- ‘Albion’s Seed: Four British Folkways in America’ by David Hackett Fisher
- ‘Crimesong: True Crime Stories from Southern Murder Ballads’ by Richard H. Underwood
- ‘Wayfaring Strangers: The Musical voyage from Scotland and Ulster to Appalachia’by Fiona Ritchie and Doug Orr
- ‘Outliers’ Harlan, Kentucky (Excerpt) by Malcolm Gladwell
- ‘American Nations’ by Colin Woodard
- ‘Culture of Honor: The Psychology of Violence in the South’ by Richard E. Nisbett and Dov Cohen
Excerpt from Bluegrass Today interview:
What led you to convert these often tragic songs to canvas?
“I heard that Charlie Parker was once asked by a band member why he liked country music so much. “I love the stories,” he replied. That certainly applies to my early love for these ballads. They are romantic, with a simple, plaintive poetry, but they also have a fatalistic tone running through them that cuts the sentimentality. The protaganists in these songs act upon their emotions, but are resigned to the often unhappy results.
From the start it appeared I was going to be a painter. I just interpret my experience through that medium, rather than another. At art school I began illustrating this music of my childhood. I came to the South twenty five years ago and focused on painting the landscape. I now realize all the empty streets and abandoned buildings I’ve painted, even the hidden coves of North Carolina’s mountains- they were all haunted by the ghosts of this music. One day I just decided it was time to put those ghosts into such settings.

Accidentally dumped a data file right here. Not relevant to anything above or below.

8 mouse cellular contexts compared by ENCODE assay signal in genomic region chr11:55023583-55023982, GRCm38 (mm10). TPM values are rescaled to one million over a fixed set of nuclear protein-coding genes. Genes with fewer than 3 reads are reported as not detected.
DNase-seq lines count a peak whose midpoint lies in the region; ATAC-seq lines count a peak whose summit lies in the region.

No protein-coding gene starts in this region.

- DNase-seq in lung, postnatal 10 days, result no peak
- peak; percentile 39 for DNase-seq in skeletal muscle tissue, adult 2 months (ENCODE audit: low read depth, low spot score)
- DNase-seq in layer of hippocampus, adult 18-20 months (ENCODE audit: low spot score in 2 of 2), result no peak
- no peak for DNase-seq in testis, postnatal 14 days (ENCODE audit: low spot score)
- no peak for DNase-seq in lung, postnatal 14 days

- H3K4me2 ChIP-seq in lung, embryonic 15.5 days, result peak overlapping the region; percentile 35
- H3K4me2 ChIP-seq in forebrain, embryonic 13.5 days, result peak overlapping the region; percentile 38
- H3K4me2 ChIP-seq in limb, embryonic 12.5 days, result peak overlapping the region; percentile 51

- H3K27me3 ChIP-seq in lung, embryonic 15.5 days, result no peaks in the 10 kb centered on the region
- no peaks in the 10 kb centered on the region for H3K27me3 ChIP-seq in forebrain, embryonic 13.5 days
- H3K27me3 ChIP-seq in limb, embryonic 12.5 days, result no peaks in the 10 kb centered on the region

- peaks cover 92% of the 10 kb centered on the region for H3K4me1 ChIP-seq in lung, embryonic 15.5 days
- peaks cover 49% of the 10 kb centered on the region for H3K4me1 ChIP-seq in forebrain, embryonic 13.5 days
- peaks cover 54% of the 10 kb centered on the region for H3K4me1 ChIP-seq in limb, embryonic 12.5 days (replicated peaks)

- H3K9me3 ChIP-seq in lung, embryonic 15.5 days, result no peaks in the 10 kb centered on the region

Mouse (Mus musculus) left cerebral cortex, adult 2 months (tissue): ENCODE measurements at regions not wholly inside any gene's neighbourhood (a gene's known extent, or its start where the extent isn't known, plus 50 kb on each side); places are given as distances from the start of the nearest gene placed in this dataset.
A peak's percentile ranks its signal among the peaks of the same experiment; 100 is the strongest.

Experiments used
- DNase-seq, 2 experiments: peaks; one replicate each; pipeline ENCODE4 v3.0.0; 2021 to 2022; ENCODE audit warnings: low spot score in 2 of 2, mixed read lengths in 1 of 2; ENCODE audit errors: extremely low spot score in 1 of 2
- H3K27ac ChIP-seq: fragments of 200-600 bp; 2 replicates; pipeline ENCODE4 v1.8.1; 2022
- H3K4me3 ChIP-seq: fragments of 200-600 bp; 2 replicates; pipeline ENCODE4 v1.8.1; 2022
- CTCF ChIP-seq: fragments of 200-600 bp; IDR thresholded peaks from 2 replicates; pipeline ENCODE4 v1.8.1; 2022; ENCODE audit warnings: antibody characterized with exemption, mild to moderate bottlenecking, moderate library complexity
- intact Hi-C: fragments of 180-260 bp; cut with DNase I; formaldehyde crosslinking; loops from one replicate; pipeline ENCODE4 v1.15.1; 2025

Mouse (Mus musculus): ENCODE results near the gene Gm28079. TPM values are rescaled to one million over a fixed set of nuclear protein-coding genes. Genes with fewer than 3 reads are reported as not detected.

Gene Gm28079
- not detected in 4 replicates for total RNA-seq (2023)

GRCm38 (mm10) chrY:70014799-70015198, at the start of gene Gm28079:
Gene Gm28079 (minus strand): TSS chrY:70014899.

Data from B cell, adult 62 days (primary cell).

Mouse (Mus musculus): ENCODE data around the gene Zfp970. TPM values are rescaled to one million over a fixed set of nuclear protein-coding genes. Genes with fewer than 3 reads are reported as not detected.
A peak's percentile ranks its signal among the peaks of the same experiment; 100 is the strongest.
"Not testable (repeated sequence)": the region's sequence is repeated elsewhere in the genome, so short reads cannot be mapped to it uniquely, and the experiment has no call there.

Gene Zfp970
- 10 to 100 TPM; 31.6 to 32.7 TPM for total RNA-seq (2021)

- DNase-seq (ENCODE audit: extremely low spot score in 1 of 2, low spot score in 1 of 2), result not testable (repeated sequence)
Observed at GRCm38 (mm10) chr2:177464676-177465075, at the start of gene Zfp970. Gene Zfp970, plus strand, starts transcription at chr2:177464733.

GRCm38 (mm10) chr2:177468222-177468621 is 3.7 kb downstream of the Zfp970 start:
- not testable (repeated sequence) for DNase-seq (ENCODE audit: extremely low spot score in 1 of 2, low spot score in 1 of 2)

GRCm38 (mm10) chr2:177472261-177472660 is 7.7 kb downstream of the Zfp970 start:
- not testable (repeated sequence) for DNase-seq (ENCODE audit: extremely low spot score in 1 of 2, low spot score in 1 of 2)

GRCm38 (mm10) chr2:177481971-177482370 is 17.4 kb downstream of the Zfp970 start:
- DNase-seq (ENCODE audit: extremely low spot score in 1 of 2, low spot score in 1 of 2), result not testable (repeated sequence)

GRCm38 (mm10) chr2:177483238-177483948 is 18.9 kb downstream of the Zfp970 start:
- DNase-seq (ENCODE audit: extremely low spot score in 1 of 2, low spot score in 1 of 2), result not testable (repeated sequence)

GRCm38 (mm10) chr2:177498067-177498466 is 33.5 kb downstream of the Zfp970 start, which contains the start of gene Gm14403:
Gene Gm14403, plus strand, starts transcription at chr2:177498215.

There’s some very interesting writing on the South’s ‘culture of honor’. This is traced to the Scots-Irish immigration to this country- a code of conduct that stemmed from the hard, herding life of the Scottish borders, where people had to be fiercely self-sufficient in protecting their lives and property. It occurred to me that these old Appalachian ballads had kept this flame alive, providing the fuel for many cultural forces today- from country music to the Western. So, to me, the content of these very old ballads was still relevant, and here in the mountains there are still certainly people that act in a way reminiscent of the 17th century Scottish borders. A friend a mine renovated a local dive bar after it had been closed due to a double homicide. A man had killed another with a hunting knife. The dead man’s brother chased the murderer down the street with a hunting knife of his own, and avenged his sibling against the side of a city bus. This stuff didn’t happen in the rather genteel town of Bath where I grew up!
I set the old music in the contemporary South. The crime reports seem to show it still has a bearing on this society. That’s not a judgement on my part. I’m an artist- I’m just drawn to what can make art compelling. I have a sympathy for people trapped in lives they did not expect- that sets the mood for these paintings. In the same way Shakespeare set Hamlet’s existential crisis in the middle of the then-popular revenge tragedy, or Tony Soprano’s mid-life depression is set in the world of the mob, I try to set a tone of modern resignation in the drama of an updated murder ballad. A gripping tale provides good bones for portraying a more universal complaint.“